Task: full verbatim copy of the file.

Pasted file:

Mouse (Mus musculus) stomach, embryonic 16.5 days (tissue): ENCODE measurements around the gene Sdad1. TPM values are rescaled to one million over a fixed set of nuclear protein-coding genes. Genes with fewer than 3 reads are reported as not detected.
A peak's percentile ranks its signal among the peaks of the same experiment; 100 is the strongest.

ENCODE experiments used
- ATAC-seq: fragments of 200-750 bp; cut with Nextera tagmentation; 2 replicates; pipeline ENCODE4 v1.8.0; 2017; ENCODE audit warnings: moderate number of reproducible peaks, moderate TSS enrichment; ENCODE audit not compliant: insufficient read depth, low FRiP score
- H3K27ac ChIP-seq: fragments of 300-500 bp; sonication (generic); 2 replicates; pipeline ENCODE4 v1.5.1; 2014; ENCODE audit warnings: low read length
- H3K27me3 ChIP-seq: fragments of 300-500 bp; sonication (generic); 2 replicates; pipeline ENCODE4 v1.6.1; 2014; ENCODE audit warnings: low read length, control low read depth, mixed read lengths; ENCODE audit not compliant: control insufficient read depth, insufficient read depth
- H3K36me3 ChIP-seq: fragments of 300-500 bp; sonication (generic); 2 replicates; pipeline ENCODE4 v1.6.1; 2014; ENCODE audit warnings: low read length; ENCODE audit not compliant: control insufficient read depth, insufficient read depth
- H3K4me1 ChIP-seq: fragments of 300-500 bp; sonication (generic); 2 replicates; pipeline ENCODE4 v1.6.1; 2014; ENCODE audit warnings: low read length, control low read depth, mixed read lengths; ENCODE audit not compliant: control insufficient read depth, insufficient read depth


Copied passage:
Mouse (Mus musculus) stomach, embryonic 16.5 days (tissue): ENCODE measurements around the gene Sdad1. TPM values are rescaled to one million over a fixed set of nuclear protein-coding genes. Genes with fewer than 3 reads are reported as not detected.
A peak's percentile ranks its signal among the peaks of the same experiment; 100 is the strongest.

ENCODE experiments used
- ATAC-seq: fragments of 200-750 bp; cut with Nextera tagmentation; 2 replicates; pipeline ENCODE4 v1.8.0; 2017; ENCODE audit warnings: moderate number of reproducible peaks, moderate TSS enrichment; ENCODE audit not compliant: insufficient read depth, low FRiP score
- H3K27ac ChIP-seq: fragments of 300-500 bp; sonication (generic); 2 replicates; pipeline ENCODE4 v1.5.1; 2014; ENCODE audit warnings: low read length
- H3K27me3 ChIP-seq: fragments of 300-500 bp; sonication (generic); 2 replicates; pipeline ENCODE4 v1.6.1; 2014; ENCODE audit warnings: low read length, control low read depth, mixed read lengths; ENCODE audit not compliant: control insufficient read depth, insufficient read depth
- H3K36me3 ChIP-seq: fragments of 300-500 bp; sonication (generic); 2 replicates; pipeline ENCODE4 v1.6.1; 2014; ENCODE audit warnings: low read length; ENCODE audit not compliant: control insufficient read depth, insufficient read depth
- H3K4me1 ChIP-seq: fragments of 300-500 bp; sonication (generic); 2 replicates; pipeline ENCODE4 v1.6.1; 2014; ENCODE audit warnings: low read length, control low read depth, mixed read lengths; ENCODE audit not compliant: control insufficient read depth, insufficient read depth